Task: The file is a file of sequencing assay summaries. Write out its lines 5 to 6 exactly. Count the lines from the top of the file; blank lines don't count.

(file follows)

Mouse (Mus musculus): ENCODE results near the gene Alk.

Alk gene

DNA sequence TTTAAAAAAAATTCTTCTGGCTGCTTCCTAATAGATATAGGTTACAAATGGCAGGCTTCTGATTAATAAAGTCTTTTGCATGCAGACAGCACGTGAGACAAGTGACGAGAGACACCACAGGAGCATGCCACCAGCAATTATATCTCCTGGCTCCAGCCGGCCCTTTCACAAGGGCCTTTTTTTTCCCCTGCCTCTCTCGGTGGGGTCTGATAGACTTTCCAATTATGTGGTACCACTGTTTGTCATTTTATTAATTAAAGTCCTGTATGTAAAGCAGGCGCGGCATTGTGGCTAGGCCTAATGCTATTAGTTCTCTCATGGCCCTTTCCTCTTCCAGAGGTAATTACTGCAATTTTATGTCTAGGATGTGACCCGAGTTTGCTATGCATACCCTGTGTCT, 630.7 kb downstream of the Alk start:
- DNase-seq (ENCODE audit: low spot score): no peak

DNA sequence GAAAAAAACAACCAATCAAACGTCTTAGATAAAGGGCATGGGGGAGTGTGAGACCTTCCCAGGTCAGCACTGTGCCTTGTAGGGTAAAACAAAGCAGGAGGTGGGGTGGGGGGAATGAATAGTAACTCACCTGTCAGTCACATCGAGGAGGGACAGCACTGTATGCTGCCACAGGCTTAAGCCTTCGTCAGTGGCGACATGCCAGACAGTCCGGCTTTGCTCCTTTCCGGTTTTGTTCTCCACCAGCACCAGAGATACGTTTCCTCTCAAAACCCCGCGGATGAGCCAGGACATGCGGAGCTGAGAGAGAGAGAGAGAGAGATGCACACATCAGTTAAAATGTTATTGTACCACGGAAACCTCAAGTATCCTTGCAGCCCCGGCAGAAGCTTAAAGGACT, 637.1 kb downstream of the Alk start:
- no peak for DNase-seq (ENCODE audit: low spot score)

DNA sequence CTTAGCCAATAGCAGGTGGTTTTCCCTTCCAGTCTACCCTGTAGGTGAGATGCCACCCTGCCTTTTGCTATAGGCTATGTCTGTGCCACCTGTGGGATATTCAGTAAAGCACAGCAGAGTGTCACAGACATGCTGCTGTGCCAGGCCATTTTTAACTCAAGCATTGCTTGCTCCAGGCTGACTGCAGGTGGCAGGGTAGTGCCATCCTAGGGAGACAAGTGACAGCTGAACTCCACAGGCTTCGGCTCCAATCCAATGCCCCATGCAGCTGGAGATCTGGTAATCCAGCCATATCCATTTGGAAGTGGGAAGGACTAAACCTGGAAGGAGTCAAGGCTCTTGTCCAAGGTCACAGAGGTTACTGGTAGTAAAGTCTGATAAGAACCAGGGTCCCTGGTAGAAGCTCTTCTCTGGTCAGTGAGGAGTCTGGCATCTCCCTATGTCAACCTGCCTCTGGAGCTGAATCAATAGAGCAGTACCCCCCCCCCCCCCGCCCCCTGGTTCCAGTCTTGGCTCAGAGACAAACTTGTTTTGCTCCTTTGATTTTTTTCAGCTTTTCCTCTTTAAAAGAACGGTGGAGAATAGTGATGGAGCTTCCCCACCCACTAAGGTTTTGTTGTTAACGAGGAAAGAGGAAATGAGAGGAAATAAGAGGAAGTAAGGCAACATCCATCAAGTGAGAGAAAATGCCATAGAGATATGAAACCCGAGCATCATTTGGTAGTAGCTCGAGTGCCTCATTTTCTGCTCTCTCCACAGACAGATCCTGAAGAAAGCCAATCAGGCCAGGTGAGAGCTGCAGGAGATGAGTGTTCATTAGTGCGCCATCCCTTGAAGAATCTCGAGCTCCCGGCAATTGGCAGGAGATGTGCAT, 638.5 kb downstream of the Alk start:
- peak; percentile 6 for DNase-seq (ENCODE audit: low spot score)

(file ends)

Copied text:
DNA sequence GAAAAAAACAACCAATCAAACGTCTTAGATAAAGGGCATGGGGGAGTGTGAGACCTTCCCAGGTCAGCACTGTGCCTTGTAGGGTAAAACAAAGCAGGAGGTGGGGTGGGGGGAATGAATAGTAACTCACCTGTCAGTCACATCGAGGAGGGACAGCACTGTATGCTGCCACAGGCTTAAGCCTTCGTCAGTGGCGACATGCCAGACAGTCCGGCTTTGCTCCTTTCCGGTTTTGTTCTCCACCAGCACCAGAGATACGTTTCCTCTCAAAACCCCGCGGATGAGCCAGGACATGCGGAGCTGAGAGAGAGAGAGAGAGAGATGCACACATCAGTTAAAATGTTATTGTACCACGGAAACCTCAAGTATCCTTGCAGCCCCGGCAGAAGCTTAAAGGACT, 637.1 kb downstream of the Alk start:
- no peak for DNase-seq (ENCODE audit: low spot score)